Scholarship support follows an exceptional career both in and outside industry

Author: Kevin Smith
Whether marketing a Boeing 737, developing medical equipment, or leading a small Idaho community, Wayne Willich attributes the diversity of his career experiences to one source—Purdue University.

Whether marketing a Boeing 737, developing medical equipment, or leading a small Idaho community, Wayne Willich attributes the diversity of his career experiences to one source—Purdue University.Willich, a graduate in the class of 1960 with a degree in aeronautical engineering, said a strong work ethic and a high morale will always set Purdue graduates apart.

“You don’t really think about it when you go through the process, but what I took from lectures made me want to go after every possible opportunity,” Willich says. “You have to want to find what you’re looking for. Forty years down the line I’ve gotten all of that and my education at Purdue was a big part in achieving that.”

Willich says that he was always destined to be a Boilermaker.

He grew up on the south side of Chicago, and followed his uncle to Purdue, who attended for one semester on the GI bill after serving in World War II. After attending Purdue Calumet for his first two years, Willich came to West Lafayette in 1958 where he completed his degree.

Soon after graduating, he took a job with Boeing where he worked on Boeing’s SST projects, NASA research programs, and eventually became marketing director for the 737, a job he describes as the easiest in the world because of the plane’s popularity.

By 1970 he sought a new direction and left Boeing to enter the medical research field, working on equipment to remove fluid from the lungs, a development, he says was ahead of its time.

Willich soon returned to Boeing, though, due to greater financial rewards on offer, but cites his capability and willingness to step outside of the box, something he learnt from his Purdue years, as a career defining move.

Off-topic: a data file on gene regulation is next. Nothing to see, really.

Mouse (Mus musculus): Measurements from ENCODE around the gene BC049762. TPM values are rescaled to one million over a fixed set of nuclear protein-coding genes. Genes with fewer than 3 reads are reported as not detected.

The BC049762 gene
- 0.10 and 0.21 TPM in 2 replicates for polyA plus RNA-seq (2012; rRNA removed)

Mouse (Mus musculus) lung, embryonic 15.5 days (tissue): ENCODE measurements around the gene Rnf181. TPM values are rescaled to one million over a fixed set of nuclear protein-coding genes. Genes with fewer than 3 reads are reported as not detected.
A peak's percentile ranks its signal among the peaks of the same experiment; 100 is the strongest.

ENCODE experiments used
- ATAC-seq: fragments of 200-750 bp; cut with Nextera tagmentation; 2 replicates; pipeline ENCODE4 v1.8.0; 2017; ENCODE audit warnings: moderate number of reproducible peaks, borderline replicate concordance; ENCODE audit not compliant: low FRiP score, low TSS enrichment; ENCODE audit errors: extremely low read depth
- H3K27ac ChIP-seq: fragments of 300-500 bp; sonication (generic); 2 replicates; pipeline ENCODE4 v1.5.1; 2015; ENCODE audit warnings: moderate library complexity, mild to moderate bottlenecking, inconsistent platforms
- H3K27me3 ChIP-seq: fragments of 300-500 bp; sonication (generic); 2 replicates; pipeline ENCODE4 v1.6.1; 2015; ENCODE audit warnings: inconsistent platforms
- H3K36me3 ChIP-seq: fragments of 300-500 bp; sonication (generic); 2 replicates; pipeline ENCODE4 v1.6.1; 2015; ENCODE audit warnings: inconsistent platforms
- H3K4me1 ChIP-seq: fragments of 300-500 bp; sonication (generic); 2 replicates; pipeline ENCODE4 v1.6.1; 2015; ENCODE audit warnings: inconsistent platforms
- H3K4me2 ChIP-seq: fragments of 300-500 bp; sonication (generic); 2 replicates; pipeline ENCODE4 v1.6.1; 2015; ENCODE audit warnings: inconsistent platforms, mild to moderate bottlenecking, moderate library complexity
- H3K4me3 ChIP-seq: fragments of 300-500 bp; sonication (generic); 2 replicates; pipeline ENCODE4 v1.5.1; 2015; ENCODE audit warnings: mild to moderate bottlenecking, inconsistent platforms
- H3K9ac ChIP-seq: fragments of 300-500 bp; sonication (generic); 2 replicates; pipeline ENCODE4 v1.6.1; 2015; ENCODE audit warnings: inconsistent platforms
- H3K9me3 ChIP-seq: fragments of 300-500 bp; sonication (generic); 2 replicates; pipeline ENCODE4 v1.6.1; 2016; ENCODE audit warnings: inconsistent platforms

“I had accomplished all of my wildest dreams four years out of college, but by then I was in a little bit of difficulty,” he says. “I used the time to test the waters and take some different advice—it was a little mind-sapping—but a year later I did the medical research project. When it was time to go back to Boeing I did so with a different outlook, one that worked for me on the corporate side of the company.”

Retiring from Boeing in 1996 at age 57, Willich says that many people might be content to play golf and enjoy the quiet life. Not him.

While still involved with medical research, Willich sought political office and in 2007 was elected mayor of Sun Valley, Idaho, a ski resort town of 1,500 people.

Willich says he likes to visit West Lafayette at least once a year to attend a football game and is a regular and enthusiastic supporter of the university.

He recently agreed to donate $25,000 to the Trustees and Presidential scholarships being awarded to AAE students. He says that, unlike some donors looking for publicity, he believes in helping talented students follow their dreams.

“It’s not necessarily the dollar amount, but having someone there wanting you to do well,” Willich says. “If I can help in any small way to help someone get an education, I will be happy with that.”

With the opportunities available for today’s engineering students to make a difference in the world, he has one wish: to be 40 years younger with the chance to follow his dreams once again.